The Waterloo Campaign 1815
Titles in the Gareth Glover Collection that deal with the Waterloo Campaign
The Great Waterloo Controversy. The 52nd Foot in the Waterloo Campaign
52nd Foot Eyewitness Accounts of the Battle and Army of Occupation 1815-18
Lieutenant George Barlow 52nd & 69th Foot
Sergeant David Robertson 92nd Foot
Captain John Oldfield’s Letters
Letters of Reverend Samuel Briscall
An American Sharpe, the Journals and Letters of Lieutenant James Penman Gairdner 1st Battalion 95th Rifles
Fighting Napoleon, The Journal of Lieutenant John Hildebrand 35th Foot 1809-17
A Scots Grey at Waterloo – The Incredible Story of Troop Sergeant William Clarke
The Journals of Lieutenant George Woodberry 18th Hussars
Waterloo the defeat of Napoleons Imperial Guard
Henry Clinton’s Correspondence
Volume 1 August 1814-April 1815
Walcheren, Spain, America & Waterloo, memoir of Captain Peter Bowlby 4th Foot 1791-1877
The Peninsular and Waterloo Journals of Lieutenant William Bates Ingilby Royal artillery 1810-15
Waterloo Myth & Reality A Revised History of the Waterloo Campaign
The Diary of Ensign William Gavin 71st Foot 1806-15
Memoir of the Waterloo Campaign, 1815, by Lieutenant Colonel William Fielding, Coldstream Guards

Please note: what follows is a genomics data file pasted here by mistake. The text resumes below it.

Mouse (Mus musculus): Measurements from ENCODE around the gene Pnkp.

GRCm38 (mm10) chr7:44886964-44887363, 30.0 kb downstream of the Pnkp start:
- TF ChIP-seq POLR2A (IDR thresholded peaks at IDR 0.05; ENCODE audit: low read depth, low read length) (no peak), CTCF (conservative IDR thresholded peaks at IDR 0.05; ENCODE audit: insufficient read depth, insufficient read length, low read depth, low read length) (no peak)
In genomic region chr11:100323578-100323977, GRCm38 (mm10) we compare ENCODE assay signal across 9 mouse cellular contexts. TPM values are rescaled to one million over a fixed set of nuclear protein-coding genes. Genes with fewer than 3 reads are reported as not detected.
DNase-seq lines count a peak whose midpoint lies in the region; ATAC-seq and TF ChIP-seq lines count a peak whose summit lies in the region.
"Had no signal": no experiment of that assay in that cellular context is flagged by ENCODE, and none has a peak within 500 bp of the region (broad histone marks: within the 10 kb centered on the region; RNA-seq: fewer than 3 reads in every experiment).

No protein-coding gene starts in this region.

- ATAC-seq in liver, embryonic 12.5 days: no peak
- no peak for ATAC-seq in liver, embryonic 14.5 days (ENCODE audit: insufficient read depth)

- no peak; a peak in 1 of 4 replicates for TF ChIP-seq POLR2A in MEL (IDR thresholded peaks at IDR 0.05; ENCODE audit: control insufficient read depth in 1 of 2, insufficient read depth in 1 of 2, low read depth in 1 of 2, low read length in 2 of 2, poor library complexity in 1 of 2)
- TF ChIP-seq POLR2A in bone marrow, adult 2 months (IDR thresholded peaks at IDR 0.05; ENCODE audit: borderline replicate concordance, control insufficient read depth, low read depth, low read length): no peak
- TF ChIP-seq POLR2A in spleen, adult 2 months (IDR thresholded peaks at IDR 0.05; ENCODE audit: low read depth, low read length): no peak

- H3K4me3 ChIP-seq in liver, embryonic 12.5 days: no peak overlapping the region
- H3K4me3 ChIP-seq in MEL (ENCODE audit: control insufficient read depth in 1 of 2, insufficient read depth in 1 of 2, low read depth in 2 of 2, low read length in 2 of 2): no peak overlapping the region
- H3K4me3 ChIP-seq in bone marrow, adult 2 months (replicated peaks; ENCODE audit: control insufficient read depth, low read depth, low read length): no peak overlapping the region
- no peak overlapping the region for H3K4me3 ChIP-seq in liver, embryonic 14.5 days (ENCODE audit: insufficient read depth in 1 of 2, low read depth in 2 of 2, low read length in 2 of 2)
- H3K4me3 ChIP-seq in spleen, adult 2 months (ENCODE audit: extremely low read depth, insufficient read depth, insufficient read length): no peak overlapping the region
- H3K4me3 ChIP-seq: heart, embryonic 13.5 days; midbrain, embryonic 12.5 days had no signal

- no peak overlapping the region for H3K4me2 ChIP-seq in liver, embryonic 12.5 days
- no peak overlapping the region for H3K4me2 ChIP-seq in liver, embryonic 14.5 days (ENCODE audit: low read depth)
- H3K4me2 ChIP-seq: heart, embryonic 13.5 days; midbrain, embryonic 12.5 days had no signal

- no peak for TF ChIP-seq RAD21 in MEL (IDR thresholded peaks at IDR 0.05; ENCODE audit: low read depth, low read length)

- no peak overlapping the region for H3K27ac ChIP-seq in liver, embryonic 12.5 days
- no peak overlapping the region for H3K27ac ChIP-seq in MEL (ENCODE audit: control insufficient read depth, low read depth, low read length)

Wellingtons Voice, The candid letters of Lieutenant Colonel John Fremantle, Coldstream Guards 1808-1821.
Letters from an Officer of the Corps of Engineers, from the British Army in Holland, Belgium & France to his Father, from the latter end of 1813 to 1816 .
Adventurous pursuits of a Peninsular War Veteran. The Peninsular and Waterloo memoirs of Private James Smithies 1st (Royal) Dragoons 1809-15.
Eyewitness to the Peninsular War and the Battle of Waterloo The Letters and Journals of Lt Colonel James Hamilton Stanhope 1st Foot Guards 1803-25
-Dutch & German Sources
– British Sources
– German Sources
– British Sources
– British Sources
– German Sources
– The British Sources
Waterloo Campaign Letters, Written by Lieutenant Colonel Alexander, Lord Saltoun, 1st Foot Guards 1815
Recollections of the scenes of which I was a witness in the Low Countries & France in the campaigns of 1814 and 1815 and the subsequent occupation of French Flanders The journal and letters of the Reverend George Griffin Stonestreet
Campaigning in Spain and Belgium The Letters of Captain Thomas Charles Fenton, 4th Dragoons & the Scots Greys 1809-15
Voices of Thunder, A Novel.
Letters from the Battle of Waterloo. Unpublished Correspondence by Allied Officers from the Siborne Papers.
From Corunna to Waterloo. The letters and Journals of Two Napoleonic Hussars 1801-16.
Recollections of My Life including Service at Waterloo. Colonel George Blathwayt 23rd Light Dragoons.
A Narrative of the Battles of Quatre Bras and Waterloo; With the Defence of Hougoumont by Matthew Clay .
A Life Guardsman in Spain, France and at Waterloo, the memoirs of Sergeant Major Thomas Playford, 2nd Life Guards 1810-30.
Waterloo Letters . The 1815 Letters of Lieutenant John Hibbert 1st King’s Dragoon Guards.
A Staff Officer in the Peninsula and at Waterloo. The Letters of the Honourable Lieutenant Colonel James H Stanhope, 1st Foot Guards 1809-15.
A Young Gentleman at War, the Letters of Captain the Honourable Orlando Bridgeman 1st Foot Guards, in the Peninsula and at Waterloo 1812-15.